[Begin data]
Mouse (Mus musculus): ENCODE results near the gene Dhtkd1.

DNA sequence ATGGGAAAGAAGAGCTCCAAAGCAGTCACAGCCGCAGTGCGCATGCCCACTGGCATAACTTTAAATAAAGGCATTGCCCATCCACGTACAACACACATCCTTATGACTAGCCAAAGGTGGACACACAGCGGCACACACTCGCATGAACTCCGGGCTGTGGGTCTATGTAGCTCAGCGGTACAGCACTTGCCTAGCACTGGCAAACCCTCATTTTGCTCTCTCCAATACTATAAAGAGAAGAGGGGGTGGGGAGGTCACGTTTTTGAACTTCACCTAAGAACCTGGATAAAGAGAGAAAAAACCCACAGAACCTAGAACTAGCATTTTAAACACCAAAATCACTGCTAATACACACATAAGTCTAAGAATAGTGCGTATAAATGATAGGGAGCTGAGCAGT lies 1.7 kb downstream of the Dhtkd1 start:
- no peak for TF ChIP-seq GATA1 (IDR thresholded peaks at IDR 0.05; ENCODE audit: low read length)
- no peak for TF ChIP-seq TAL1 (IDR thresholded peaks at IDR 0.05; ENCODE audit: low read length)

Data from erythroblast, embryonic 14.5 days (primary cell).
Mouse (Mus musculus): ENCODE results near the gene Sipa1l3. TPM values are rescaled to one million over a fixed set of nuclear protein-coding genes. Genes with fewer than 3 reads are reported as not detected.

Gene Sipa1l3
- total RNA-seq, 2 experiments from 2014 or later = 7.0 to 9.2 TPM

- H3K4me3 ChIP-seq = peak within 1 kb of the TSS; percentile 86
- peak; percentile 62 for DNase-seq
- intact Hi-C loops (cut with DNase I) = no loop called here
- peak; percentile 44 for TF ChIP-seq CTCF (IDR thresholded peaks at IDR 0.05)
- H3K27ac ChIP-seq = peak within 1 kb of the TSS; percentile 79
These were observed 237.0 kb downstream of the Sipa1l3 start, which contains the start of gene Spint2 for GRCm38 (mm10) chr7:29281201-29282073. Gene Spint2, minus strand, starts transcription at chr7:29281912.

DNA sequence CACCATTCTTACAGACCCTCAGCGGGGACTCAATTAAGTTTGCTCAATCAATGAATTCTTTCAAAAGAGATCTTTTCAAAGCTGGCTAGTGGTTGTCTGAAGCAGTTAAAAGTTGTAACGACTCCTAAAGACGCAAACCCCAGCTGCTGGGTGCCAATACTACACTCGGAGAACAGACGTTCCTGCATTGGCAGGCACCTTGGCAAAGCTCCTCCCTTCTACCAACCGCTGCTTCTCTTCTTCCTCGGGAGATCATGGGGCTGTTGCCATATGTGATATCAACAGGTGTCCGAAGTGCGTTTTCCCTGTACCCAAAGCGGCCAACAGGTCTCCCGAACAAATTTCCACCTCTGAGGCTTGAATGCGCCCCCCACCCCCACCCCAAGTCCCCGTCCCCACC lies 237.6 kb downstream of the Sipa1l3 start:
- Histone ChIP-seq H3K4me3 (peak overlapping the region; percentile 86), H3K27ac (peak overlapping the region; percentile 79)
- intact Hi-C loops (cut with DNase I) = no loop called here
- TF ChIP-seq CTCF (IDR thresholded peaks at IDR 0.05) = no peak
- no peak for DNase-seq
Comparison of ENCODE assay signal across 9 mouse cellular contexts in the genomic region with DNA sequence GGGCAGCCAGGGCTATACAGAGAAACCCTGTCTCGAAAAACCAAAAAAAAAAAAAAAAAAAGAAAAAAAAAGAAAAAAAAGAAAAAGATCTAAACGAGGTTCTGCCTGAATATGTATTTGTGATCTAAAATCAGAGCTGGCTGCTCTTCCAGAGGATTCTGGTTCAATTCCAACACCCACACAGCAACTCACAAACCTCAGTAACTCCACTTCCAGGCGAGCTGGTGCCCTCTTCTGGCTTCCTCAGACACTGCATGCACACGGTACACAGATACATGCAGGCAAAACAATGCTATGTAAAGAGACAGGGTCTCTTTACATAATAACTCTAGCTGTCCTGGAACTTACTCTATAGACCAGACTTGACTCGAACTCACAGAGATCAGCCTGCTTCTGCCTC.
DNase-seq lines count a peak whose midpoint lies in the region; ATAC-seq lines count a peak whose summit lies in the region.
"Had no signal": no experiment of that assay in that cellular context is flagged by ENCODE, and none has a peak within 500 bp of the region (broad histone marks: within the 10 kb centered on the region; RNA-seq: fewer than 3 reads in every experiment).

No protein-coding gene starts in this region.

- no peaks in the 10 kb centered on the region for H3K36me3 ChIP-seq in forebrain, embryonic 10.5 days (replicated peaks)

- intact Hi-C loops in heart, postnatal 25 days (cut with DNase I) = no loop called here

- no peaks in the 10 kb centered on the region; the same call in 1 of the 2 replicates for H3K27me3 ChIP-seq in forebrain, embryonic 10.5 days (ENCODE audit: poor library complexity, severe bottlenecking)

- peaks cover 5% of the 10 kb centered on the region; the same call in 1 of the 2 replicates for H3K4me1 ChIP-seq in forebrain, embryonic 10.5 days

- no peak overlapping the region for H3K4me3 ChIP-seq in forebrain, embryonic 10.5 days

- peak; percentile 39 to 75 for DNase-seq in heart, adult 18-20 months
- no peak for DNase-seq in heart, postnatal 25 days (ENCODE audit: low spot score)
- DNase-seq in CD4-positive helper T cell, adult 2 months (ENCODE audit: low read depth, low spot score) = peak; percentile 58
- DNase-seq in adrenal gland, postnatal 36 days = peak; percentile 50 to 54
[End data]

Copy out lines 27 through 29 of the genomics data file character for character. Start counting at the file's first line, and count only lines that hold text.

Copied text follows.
- peaks cover 5% of the 10 kb centered on the region; the same call in 1 of the 2 replicates for H3K4me1 ChIP-seq in forebrain, embryonic 10.5 days

- no peak overlapping the region for H3K4me3 ChIP-seq in forebrain, embryonic 10.5 days

- peak; percentile 39 to 75 for DNase-seq in heart, adult 18-20 months